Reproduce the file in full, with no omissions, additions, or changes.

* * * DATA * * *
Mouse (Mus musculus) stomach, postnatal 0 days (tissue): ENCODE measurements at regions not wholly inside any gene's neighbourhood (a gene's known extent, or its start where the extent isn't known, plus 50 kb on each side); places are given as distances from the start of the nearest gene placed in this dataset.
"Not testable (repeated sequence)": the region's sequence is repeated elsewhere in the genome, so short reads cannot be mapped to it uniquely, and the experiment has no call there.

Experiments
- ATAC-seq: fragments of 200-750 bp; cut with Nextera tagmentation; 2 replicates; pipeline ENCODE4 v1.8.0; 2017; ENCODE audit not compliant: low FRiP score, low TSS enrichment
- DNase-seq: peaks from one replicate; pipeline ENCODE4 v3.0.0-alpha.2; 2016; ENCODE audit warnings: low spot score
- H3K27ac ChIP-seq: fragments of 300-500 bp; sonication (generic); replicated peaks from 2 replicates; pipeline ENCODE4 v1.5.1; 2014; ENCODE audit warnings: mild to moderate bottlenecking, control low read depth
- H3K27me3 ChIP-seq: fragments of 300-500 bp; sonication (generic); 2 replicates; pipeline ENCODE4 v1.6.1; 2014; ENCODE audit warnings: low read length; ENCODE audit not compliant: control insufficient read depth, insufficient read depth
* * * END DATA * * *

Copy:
Mouse (Mus musculus) stomach, postnatal 0 days (tissue): ENCODE measurements at regions not wholly inside any gene's neighbourhood (a gene's known extent, or its start where the extent isn't known, plus 50 kb on each side); places are given as distances from the start of the nearest gene placed in this dataset.
"Not testable (repeated sequence)": the region's sequence is repeated elsewhere in the genome, so short reads cannot be mapped to it uniquely, and the experiment has no call there.

Experiments
- ATAC-seq: fragments of 200-750 bp; cut with Nextera tagmentation; 2 replicates; pipeline ENCODE4 v1.8.0; 2017; ENCODE audit not compliant: low FRiP score, low TSS enrichment
- DNase-seq: peaks from one replicate; pipeline ENCODE4 v3.0.0-alpha.2; 2016; ENCODE audit warnings: low spot score
- H3K27ac ChIP-seq: fragments of 300-500 bp; sonication (generic); replicated peaks from 2 replicates; pipeline ENCODE4 v1.5.1; 2014; ENCODE audit warnings: mild to moderate bottlenecking, control low read depth
- H3K27me3 ChIP-seq: fragments of 300-500 bp; sonication (generic); 2 replicates; pipeline ENCODE4 v1.6.1; 2014; ENCODE audit warnings: low read length; ENCODE audit not compliant: control insufficient read depth, insufficient read depth